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Contents of The Dead Sea Scrolls



The Dead Sea Scrolls contained all but one of the Books from the Old Testament. In all there were some 225 copies of various biblical books found in the caves above and around Qumran. This however, was only a portion of the scrolls discovered in the caves. 

The scrolls which were not Books found in the ancient Hebrew Bible fall into two categories. The first is Non-Biblical Compositions. The second classification is Documents and Letters. 

Most of the Documents and Letters were found in cave 5/6 which came to be known as the Cave of the Letters. Here they found fifty-five documents. Fifteen were military letters stored in a leather waterskin. There were also thirty-five financial documents that were apparently the personal archive of a refugee named Babatha. The final five documents belonged to Eleazar, the son of Shmuel. These were contracts found in a leather purse and one hidden inside a reed.

The Non-Biblical Compositions have been broken down into at least ten different categories depending on their content. Some of these include Apocrypha, Historical Texts, Legal Texts, Sectarian Texts and Poetical/Liturgical texts. We will briefly look at some of the other categories of scrolls found in the various caves above the Dead Sea.

Calendrical Texts - These scrolls show the calendar in some detail. It was found the Qumran community apparently relied on solar calculations rather than lunar calculations. Some of these scrolls were written in a cryptic script which some believe is an indication the contents of the scrolls were considered secret, or possibly restricted.

Sapiential Texts - These texts offer very practical advice concerning daily life and how to combine intellectual with apocalyptic themes. It is felt these scrolls are intended to continue the wisdom found in such biblical books as Job, Psalms and proverbs.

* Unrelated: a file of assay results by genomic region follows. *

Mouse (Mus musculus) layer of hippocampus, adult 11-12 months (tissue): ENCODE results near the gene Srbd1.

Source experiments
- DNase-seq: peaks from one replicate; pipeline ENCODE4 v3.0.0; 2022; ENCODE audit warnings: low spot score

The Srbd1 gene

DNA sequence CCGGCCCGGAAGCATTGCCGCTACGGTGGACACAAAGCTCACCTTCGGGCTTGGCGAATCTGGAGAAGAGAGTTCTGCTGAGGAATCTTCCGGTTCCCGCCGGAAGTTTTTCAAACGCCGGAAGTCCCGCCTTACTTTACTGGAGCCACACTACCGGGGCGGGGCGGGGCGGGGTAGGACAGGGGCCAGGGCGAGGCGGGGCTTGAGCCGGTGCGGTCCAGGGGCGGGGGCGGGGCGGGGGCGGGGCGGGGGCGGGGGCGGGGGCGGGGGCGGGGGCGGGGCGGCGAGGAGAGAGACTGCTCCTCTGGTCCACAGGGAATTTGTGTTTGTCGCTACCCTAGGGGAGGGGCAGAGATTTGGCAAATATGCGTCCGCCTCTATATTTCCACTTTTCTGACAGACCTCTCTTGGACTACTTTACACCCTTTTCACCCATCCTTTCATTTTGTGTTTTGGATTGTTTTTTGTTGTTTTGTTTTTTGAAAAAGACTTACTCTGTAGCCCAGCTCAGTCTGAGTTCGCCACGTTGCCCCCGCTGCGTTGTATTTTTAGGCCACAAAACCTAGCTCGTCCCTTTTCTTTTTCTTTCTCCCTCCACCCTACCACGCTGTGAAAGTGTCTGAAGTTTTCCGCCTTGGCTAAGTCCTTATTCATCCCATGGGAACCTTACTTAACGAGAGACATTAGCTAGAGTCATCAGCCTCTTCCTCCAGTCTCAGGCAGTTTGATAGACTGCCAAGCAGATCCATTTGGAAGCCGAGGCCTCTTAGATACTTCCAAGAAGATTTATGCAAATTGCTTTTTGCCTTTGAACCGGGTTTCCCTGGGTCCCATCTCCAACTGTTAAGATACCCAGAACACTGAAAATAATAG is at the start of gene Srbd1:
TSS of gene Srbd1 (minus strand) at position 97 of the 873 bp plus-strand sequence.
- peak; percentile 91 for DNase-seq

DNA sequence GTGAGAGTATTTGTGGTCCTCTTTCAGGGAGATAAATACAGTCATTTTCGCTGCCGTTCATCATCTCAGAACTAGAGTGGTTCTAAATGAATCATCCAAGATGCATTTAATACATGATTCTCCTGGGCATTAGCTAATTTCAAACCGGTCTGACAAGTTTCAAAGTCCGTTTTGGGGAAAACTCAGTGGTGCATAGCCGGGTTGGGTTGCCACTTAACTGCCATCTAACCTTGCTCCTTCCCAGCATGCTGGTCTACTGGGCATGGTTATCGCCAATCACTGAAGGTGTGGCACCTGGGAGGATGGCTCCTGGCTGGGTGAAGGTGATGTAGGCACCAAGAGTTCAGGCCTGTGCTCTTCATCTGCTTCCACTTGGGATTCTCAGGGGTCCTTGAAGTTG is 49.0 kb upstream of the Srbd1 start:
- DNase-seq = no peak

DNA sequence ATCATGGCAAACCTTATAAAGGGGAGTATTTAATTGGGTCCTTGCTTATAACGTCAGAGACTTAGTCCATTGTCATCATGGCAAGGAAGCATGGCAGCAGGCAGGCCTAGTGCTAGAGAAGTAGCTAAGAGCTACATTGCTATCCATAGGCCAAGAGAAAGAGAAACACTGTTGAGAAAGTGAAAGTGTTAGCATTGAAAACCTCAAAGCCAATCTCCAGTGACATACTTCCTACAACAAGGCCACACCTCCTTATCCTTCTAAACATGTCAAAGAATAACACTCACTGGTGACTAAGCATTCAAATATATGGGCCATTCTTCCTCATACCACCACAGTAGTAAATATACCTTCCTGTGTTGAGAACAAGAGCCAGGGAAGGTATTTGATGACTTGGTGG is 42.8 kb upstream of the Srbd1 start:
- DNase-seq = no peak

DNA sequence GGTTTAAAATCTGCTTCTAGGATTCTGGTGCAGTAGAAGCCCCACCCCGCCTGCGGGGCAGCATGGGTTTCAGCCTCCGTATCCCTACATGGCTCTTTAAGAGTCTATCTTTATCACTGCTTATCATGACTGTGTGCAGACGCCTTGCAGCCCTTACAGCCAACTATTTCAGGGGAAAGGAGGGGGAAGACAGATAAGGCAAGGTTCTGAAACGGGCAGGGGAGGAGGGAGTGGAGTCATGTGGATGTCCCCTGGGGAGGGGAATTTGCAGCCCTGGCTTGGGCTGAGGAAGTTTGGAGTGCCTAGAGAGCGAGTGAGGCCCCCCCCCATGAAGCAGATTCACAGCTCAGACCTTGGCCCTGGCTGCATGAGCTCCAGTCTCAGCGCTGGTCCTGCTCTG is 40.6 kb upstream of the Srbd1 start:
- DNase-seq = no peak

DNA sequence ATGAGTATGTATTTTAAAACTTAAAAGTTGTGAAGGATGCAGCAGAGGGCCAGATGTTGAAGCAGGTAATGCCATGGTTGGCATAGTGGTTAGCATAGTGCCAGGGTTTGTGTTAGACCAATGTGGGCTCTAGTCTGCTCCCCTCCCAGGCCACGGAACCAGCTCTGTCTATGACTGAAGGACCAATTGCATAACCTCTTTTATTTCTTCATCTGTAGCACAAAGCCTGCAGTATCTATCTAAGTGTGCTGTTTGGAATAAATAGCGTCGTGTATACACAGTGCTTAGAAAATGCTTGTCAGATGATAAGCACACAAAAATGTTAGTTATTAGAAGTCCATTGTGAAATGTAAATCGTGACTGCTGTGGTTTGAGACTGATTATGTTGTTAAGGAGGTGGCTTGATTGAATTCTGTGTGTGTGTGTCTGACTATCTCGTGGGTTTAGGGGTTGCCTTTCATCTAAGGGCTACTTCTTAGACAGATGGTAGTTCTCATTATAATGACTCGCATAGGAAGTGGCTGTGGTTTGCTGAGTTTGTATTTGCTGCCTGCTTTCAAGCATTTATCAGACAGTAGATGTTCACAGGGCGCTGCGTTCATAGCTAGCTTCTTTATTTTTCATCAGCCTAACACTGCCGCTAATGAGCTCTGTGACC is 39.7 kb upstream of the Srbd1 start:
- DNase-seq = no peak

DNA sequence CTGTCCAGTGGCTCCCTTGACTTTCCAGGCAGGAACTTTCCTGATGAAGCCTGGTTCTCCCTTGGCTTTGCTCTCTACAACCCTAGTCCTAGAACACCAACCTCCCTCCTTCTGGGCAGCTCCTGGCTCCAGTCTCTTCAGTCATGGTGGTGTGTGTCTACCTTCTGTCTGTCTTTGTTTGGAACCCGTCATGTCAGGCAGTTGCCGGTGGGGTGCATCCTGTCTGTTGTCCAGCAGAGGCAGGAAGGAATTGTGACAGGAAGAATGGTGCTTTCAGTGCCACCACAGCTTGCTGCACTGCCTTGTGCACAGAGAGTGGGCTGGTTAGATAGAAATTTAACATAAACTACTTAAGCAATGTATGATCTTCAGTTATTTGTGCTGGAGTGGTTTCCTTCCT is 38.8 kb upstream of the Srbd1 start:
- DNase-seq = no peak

Parabiblical Texts - These books are a re-telling or embellishing of a book from the Bible. These are far different from the ancient Hebrew writings and it is easy to see how their contents could confuse some. It is also possible these expanded editions of biblical texts may have been given scriptural status by some groups.

Exegetical Texts - These are a very unique group of scrolls. The Exegetical texts are interpretations of Books of the Bible. The best known of these are the pesharim which included interpretations of Psalms as well as Habakkuk and others. Once again these are not actual scripture, but are books or writings with interpretations of scriptures.

Pesher - These texts are also interpretations of scripture but with a focus on prophecy and the end of days. These scrolls are commentaries on various biblical texts and each uses the word ‘pesher’ to connect the biblical reference to its interpretation.

With the above-mentioned texts interpreting and expanding on biblical books it is not surprising some people claim the Dead Sea Scrolls show the Bible we have today is not the same as the Bible of ancient times. It is important to realize the actual scrolls which contained the Books of the Bible almost exactly match the texts we have today. These other texts are interpretations and modified versions of the Bible texts and should not be confused with actual scripture. All of the texts remain valuable as they offer a rare insight into how people thought and lived more than two thousand years ago. It is crucial to separate the two groups, but also to use both to expand our knowledge of the biblical story and the people who actually experienced it in real time.

There were several huge scrolls found in the Qumran caves, but there were also many small and even tiny scrolls found. These include two very special types of scrolls.

Tefillin - These scrolls are worn in a small container, normally a black box, during daily prayers. The box is designed to be worn between the person's eyes so the smaller the scroll can be, the better. - Approximately 24 Tefillin were included in the Dead Sea Scrolls.

Mezuzot - These are also small boxes which hold scripture. These boxes, rather than being worn, are meant to be mounted on doorposts of homes. Again, the tiny size of the box dictates that the scroll be as small as possible. Eight of these were found with the Dead Sea Scrolls.




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